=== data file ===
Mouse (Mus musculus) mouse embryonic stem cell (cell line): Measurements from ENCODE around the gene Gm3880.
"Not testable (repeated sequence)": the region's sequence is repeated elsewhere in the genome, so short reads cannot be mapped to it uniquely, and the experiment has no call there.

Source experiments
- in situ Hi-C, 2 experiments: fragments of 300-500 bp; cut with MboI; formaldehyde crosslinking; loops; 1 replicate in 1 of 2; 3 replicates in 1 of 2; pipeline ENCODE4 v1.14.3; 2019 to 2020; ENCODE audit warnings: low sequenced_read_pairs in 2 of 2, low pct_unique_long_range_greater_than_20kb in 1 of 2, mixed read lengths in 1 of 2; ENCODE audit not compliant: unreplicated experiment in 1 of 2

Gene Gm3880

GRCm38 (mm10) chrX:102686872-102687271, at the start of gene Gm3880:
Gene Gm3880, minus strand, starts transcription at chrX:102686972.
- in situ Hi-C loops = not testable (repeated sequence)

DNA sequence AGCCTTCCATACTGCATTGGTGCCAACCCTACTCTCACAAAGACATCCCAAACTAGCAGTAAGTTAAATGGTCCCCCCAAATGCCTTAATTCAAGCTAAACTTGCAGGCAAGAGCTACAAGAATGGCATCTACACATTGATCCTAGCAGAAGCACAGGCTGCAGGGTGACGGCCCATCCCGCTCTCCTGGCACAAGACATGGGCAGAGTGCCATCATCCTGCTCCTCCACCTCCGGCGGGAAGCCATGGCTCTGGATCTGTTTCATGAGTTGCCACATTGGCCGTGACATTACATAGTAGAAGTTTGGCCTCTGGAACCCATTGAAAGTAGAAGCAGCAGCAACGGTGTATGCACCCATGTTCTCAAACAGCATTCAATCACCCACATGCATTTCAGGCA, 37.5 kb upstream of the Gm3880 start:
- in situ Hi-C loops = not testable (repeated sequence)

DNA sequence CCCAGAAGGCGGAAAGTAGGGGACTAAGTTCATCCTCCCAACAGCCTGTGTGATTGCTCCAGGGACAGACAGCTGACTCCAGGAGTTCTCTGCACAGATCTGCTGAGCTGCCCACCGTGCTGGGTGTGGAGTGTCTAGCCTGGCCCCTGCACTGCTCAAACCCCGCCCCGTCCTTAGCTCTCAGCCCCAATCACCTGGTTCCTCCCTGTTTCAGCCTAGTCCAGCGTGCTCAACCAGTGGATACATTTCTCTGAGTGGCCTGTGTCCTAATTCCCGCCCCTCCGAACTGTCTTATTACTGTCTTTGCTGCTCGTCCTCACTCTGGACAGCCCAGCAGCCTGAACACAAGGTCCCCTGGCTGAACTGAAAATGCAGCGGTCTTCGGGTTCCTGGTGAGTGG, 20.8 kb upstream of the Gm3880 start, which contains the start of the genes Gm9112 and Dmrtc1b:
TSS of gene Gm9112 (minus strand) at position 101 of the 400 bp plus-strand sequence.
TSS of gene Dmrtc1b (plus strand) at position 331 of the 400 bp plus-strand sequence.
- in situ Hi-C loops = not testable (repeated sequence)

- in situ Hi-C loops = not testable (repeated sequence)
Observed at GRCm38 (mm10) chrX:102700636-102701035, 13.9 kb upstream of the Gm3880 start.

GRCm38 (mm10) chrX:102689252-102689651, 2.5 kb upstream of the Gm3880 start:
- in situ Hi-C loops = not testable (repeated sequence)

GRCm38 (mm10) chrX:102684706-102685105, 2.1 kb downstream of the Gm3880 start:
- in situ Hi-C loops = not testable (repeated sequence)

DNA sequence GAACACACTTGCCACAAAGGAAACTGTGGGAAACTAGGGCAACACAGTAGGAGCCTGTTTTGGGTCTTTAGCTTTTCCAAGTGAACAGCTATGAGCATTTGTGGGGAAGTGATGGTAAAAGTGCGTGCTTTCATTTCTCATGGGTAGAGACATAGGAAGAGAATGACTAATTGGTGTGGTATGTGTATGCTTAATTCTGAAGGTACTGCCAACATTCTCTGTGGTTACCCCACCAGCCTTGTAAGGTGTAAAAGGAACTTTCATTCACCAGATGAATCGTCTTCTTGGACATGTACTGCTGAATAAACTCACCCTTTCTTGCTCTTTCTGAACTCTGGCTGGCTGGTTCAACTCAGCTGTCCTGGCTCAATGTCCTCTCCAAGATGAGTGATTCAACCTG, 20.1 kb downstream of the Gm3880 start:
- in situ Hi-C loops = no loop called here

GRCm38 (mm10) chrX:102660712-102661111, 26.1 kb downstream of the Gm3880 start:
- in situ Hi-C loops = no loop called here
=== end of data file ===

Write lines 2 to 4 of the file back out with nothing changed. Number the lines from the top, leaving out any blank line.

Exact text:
"Not testable (repeated sequence)": the region's sequence is repeated elsewhere in the genome, so short reads cannot be mapped to it uniquely, and the experiment has no call there.

Source experiments
- in situ Hi-C, 2 experiments: fragments of 300-500 bp; cut with MboI; formaldehyde crosslinking; loops; 1 replicate in 1 of 2; 3 replicates in 1 of 2; pipeline ENCODE4 v1.14.3; 2019 to 2020; ENCODE audit warnings: low sequenced_read_pairs in 2 of 2, low pct_unique_long_range_greater_than_20kb in 1 of 2, mixed read lengths in 1 of 2; ENCODE audit not compliant: unreplicated experiment in 1 of 2